- Using the palettes
- Hiding and showing palettes
- Changing screen modes
- Tools on the Tools palette
- Changing the image size
- Choosing a file format
- Choosing a bits/channel mode
- Cropping an image
- Rotating an image
- Quick Summary: Choosing Colors
- Quick Summary: Using the Swatches palette
- Using the Layers palette
- Quick Summary: Using the Layers palette
- Using fill and adjustment layers
- Choosing a mode for the History palette
- Making snapshots of history states
- Working with nonlinear histories
- Using presets
- Streamlining your workflow
Choosing a bits/channel mode
To get good-quality output, you need to capture or input a wide range of tonal values. One of the greatest challenges to a photographer is capturing detail in the shadow areas of a scene. The wider the dynamic color range of the camera, the more subtleties of color and tone it can capture. Most advanced amateur and professional digital SLR cameras capture from 12 to 16 bits of accurate data per channel, and the resulting photos contain an abundance of pixels in all levels of the tonal spectrum.
Consumer-level scanners capture 10 bits of accurate data per channel, whereas high-end professional scanners can capture up to 16 bits of accurate data per channel. Like the better digital cameras, scans from a high-resolution device will contain an abundance of pixels in all the tonal ranges.
In Photoshop, you have a choice of three bit depths, available on the Image > Mode submenu: 8, 16, and 32 Bits/Channel mode. At the present time, 16 Bits/Channel mode offers the most advantages. 32 Bits/Channel mode may be the mode of choice for high-end photographic work in the future, but at the moment Photoshop doesn’t support it sufficiently to make it a practical choice.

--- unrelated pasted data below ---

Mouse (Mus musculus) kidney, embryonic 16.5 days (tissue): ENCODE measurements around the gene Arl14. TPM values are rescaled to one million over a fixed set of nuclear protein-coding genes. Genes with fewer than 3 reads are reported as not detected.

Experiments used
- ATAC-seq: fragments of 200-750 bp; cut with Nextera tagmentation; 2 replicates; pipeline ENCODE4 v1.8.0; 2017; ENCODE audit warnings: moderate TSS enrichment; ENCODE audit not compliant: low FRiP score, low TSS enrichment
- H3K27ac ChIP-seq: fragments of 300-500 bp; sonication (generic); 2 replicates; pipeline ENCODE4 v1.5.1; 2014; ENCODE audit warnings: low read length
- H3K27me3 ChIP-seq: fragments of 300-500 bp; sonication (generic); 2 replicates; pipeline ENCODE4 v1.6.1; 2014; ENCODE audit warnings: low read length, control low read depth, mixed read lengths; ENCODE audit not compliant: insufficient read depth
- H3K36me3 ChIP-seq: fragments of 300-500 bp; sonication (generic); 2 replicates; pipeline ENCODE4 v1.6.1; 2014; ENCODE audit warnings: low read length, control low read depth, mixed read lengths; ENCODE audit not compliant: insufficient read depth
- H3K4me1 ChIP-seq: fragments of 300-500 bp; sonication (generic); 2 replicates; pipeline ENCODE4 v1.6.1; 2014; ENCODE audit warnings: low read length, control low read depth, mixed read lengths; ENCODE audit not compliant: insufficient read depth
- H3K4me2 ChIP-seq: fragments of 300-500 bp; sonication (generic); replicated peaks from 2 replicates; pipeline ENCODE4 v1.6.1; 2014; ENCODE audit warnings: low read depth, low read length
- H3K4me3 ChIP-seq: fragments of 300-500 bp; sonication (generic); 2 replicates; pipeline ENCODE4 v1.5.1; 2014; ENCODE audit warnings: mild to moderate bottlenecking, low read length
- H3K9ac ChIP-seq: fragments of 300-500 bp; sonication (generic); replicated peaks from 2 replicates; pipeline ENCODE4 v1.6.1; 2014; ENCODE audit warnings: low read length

Another factor in getting good-quality output is the ability to preserve the full tonal range of your images as you edit them in Photoshop. Because they contain more pixels, 16-bit images are better able to withstand the wear and tear of editing and resampling. A–B The Levels and Curves commands, for example, remove pixel data and alter the distribution of pixels across the tonal spectrum. After editing, the reduction in image quality will be visible on high-end print output of an 8-bit image, but not of a 16-bit image, because the latter has more pixels in all parts of the tonal spectrum.
To summarize, the following are some basic facts about 16-bit files that you should know:
- Photoshop can open 16-bit files in CMYK or RGB mode.
- 16-bit files can be saved in the following widely used formats: Photoshop (.psd), Large Document (.psb), PDF (.pdf), PNG (.png), TIFF (.tif), and JPEG2000.
- 16-bit images can be successfully edited and adjusted in Photoshop, with just a few restrictions. Most of the filters on the Blur, Noise, Render, Sharpen, and Other submenus on the Filter menu are available, as is the Distort > Lens Correction filter. Filters on the other submenus aren’t available, and you can’t use the Art History Brush tool.
- When you print your file, you need to convert your 16-bit images to 8-bit (Image > Mode > 8 Bits/Channel).
If system or storage limitations prevent you from working with your images in 16 Bits/Channel mode, try this two-stage approach: Perform your initial tonal corrections (such as Levels and Curves adjustments) on the original 16 Bits/Channel version, then convert the file to 8 Bits/Channel for further editing.